6. Implementation of second phase of risk management system wherein the shipping bill with claim for duty drawback would be routed on basis of risk evaluation through appropriate selection criteria by the system. [Circular No. 15/2021-Cus dated July 15, 2021]
  7. Renewals of License/Registration requirement in Customs Brokers Licensing Regulations, 2021 and Sea Cargo Manifest and Transhipment Regulations, 2018 abolished. [Circular No. 17/2021-Cus dated July 23, 2021].

India GST Highlights

  1. Clarification issued in relation to extension of limitation period under GST laws in terms of the Hon'ble Supreme Court's Order dated April 27, 2021
    • The Supreme Court, in suo moto proceedings, in SMW(C) No. 3/2020, Miscellaneous Application No. 665/2021 extended limitation period for instituting/terminating proceedings from March 15, 2020 till further orders applicable to quasi-judicial and judicial proceedings.
    • CBIC has further clarified that Order dated April 27, 2021 not applicable to:
      1. compliances to be undertaken under the law
      2. proceedings to be initiated under the law and hearing and disposal of proceedings by tax authorities of matters such as disposal of refund application
      3. revocation of cancellation of registration
      4. adjudication proceedings of demand notices.
      5. hearing of appeals already filed.
      [Circular No. 157/13/2021-GST dated July 20, 2021]
  2. Registered person whose aggregate turnover in the financial year (FY) 2020-21 is upto INR 20 million exempted from filing annual return.
    [Notification No. 31/2021-CT dated July 30, 2021]
  3. Amendments made in the Central Goods and Services Tax Rules, 2017 (the CGST Rules), details of which are as under:

    Amended provision in the CGST Rules


    Rule 80 Registered person whose aggregate turnover exceeds 50 million during FY required to furnish self-certified reconciliation statement in Form GSTR-9C along with annual return in Form GSTR-9 on or before 31st December following the end of such FY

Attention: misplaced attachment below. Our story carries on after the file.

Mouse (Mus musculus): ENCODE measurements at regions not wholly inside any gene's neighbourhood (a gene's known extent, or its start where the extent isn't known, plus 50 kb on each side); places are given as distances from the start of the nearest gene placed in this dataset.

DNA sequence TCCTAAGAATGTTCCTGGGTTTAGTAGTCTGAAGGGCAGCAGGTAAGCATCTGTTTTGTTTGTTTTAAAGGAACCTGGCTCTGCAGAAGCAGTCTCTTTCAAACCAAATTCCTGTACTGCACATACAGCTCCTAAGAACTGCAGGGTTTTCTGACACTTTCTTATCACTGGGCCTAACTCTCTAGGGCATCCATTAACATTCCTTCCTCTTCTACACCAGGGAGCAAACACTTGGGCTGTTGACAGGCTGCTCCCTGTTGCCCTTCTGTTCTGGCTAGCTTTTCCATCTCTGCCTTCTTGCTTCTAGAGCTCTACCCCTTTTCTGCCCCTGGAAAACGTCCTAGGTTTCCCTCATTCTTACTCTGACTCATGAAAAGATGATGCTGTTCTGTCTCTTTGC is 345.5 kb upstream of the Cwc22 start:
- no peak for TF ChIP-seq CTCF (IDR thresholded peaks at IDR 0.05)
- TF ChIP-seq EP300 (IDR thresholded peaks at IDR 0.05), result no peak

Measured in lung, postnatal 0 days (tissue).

Further, instructions in Form GSTR-9 (Annual Return) and Form GSTR-9C (Reconciliation Statement and Certification) amended.
    [Notification No. 30/2021-CT dated July 30, 2021]
  4. Section 110 and Section 111 of the Finance Act, 2021 to be effective from August 1, 2021 wherein registered person required to file annual return along with selfcertified reconciliation statement, reconciling the value of supplies declared in the return furnished for FY. Further, no requirement for getting accounts audited by chartered accountant (CA)/ cost accountant for the purpose of filing reconciliation statement and certification in Form GSTR-9C.
    [Notification No. 29/2021-CT dated July 30, 2021]

Important Case Laws


  1. The Petitioner is engaged in manufacture of MS Billets and Ingots. In the manufacturing process, a small portion of input gets lost. The Petitioner received an assessment order seeking reversal of Input Tax Credit (ITC) in proportion to the loss of input under Section 17(5)(h) of the Central Goods & Services Tax Act, 2017 (CGST Act).

    The Petitioner approached the Hon'ble High Court (HC) on the legal issue whether reversal of ITC is contemplated in relation to loss arising from manufacturing process under Section 17(5)(h) of the CGST Act.

    The Hon'ble HC held that the situations set out in Section 17(5)(h) of the CGST Act relates to goods lost, stolen, destroyed, written off or disposed by way of gift or free samples. This indicates loss of inputs that are quantifiable and involve external factors or compulsions. Thus, a loss which is occasioned by consumption in the process of manufacture is inherent in manufacturing process itself and not contemplated or covered under situations adumbrated under Section 17(5)(h) of the CGST Act. Thus, the Petitioner is not liable to reverse the ITC.

    Takeaway: No reversal of ITC in respect of loss of input, which is inherent to manufacturing process

    [M/s ARS Steels and Alloy International Pvt. Ltd. V. The State Tax Officer, Chennai WP No. 2885, 2888, 2890, 3930, 3936 and 3933 of 2020 dated June 24, 2021 (Madras High Court)]
  2. The Petitioner, a registered dealer under the Kerala Value Added Tax Act, had failed to obtain registration under GST due to technical glitches in the GST portal. The Petitioner filed Writ Petition ('WP') whereby an interim order was passed permitting the Petitioner to apply for fresh registration. Accordingly, the Petitioner was granted fresh registration with effect from March 09, 2018. Further, WP was later disposed of directing the Respondents to make appropriate changes in the portal so as to enable the Petitioner to comply with the statutory requirements for the period prior to March 09, 2018.